The first one is additionality: does the project exist only due to the market incentive? And this is a relevant question that we should ask of all the difference types of project that are out there, both in terms of project types and every individual project. So, did this project happen because of the voluntary carbon market incentive? The project developer has an incentive to answer in the affirmative and say yes, I would not have developed this renewable energy infrastructure, for example, or changed the way that waste is managed if it had not been for the ability to attract finance through the voluntary carbon market.
But it could be that the renewable energy project, for example, would have been profitable and attractive to develop on its own terms and many renewable energy projects are now giving a good return on investment, so it is often difficult to assess the claims made by project developers who seek to answer in the affirmative that the project is additional when there is often a murky situation lying underneath. Baseline is another keyword. To generate a carbon credit which is supposed to represent 1 tonne of emissions reductions, 1 tonne of carbon dioxide equivalent that is being reduced, then it has to be reduced compared to the baseline scenario and the baseline scenario is a hypothetical construct.
It is a counterfactual situation where we imagine what would have happened if the project had never existed. So, what would the emission intensity of the electricity network have been if this project did not exist, in the case of renewable energy, or what would the rate of deforestation have been if this project did not exist within a given area. So, these are difficult questions to answer because they’re fundamentally uncertain. We can use data points to try and give a good estimate but we have to recognize the incentives to inflate the baseline so that more credits could be issued against that.
Regarding permanence, this is a particular concern for deforestation reduction projects because the aim is to keep carbon stored in trees over the long run, which means many decades into the future, but because the future is uncertain, we cannot be sure whether those trees will remain standing in perpetuity, it is difficult to establish the permanence of the carbon sequestration. And, lastly, justice and rights. We need to ask questions about whether the projects are respecting the human rights of communities that may be affected by those projects and their implementation and we can seek to incentivize more projects that genuinely promote sustainable development and have good social outcomes. Unfortunately, their track record is not always very positive.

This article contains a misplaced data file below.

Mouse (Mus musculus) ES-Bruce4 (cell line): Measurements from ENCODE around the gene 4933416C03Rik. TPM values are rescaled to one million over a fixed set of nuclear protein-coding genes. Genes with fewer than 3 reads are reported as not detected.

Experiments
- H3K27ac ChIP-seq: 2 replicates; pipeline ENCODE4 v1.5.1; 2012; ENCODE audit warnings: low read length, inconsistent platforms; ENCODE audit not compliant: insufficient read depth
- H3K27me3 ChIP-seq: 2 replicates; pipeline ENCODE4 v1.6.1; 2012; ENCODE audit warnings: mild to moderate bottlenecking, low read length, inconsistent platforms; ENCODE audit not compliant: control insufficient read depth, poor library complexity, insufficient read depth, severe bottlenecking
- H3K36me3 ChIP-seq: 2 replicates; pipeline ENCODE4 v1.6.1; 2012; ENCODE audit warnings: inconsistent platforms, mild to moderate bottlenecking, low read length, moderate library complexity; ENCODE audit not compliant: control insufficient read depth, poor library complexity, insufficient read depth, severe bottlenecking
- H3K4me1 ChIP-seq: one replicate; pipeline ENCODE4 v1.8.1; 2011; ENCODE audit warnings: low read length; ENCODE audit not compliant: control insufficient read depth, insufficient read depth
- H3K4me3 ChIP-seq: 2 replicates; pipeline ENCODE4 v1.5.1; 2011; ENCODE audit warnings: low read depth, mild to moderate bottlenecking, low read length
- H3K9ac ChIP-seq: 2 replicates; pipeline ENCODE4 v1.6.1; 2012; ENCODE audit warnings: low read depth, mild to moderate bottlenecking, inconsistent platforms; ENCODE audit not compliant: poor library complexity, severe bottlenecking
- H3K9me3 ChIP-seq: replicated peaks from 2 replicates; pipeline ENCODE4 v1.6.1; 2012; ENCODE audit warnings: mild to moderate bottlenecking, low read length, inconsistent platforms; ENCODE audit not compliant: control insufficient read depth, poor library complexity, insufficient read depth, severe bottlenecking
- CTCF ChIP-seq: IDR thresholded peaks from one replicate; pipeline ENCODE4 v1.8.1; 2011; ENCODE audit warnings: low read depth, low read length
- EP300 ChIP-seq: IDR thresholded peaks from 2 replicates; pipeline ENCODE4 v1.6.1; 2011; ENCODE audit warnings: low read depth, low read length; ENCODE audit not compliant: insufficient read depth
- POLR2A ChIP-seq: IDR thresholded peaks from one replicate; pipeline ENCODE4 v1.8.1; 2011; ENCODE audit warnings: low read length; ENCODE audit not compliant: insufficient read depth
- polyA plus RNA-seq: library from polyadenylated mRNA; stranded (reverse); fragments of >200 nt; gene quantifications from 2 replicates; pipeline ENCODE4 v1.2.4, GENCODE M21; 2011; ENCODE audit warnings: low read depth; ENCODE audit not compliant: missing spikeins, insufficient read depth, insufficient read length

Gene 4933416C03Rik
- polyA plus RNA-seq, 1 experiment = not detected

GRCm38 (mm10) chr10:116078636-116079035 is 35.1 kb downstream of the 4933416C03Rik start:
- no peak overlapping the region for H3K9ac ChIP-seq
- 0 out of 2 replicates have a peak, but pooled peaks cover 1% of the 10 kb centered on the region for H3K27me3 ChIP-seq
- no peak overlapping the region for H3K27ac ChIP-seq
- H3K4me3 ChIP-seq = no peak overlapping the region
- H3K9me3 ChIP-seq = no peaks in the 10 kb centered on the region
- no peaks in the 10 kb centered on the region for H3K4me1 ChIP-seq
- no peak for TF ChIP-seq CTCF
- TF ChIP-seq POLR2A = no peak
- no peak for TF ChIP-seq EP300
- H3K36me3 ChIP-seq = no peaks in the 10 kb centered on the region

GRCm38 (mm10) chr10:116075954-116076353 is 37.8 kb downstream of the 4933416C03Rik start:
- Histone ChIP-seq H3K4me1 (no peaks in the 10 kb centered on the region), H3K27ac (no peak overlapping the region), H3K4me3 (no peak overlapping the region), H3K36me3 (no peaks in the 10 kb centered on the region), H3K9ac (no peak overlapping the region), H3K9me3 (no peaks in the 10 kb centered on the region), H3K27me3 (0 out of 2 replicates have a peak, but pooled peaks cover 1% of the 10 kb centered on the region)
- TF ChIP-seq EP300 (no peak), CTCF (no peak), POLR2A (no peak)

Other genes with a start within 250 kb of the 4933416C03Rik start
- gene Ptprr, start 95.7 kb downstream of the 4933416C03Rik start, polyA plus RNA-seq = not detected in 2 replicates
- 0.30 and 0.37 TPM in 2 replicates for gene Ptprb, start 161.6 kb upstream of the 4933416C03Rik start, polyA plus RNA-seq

To summarize, the voluntary carbon market isn’t required by regulation, it’s beyond a regulatory sector, that doesn’t mean it doesn’t interact with the policymaking process, it very much does, but this is what makes it voluntary. The market has grown in recent years, and there is more attention on it, especially in the media, but the amount of demand has still not caught up with the amount of supply of carbon credits issued, which means low carbon prices on the voluntary market still. There are proposals to expand the market, but these will need to come with improvements in the governance to manage the issues surrounding the quality of the credits so that the credibility of the carbon market can be improved.
We should always ask questions about the nature of the claims that are being made. For things like renewable energy projects, whether they are genuinely additional, whether they have been caused by the act of a private company retiring a carbon credit, which makes the cause of claim at the heart of the voluntary carbon offset system. And, for instance, in deforestation avoidance projects, which are very popular, we must consider the difficulty of establishing the permanence of the sequestration. These are voluntary markets established through private standards of governance, they are subject to change, but they are typically outwith the formal state-led policymaking process for climate change action. They are of great importance, and will be of great interest in the future.

Os mercados de carbono voluntários têm crescido significativamente nos últimos anos. Eles funcionam fora, mas em paralelo aos mercados de carbono de conformidade e permitem que empresas e indivíduos adquiram compensações de carbono de forma voluntária.

Neste vídeo, Robert Watt fornece uma visão geral dos mercados de carbono voluntários, bem como os principais desafios associados.

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Mercados de Carbono: Lições Europeias para Ação Climática Transnacional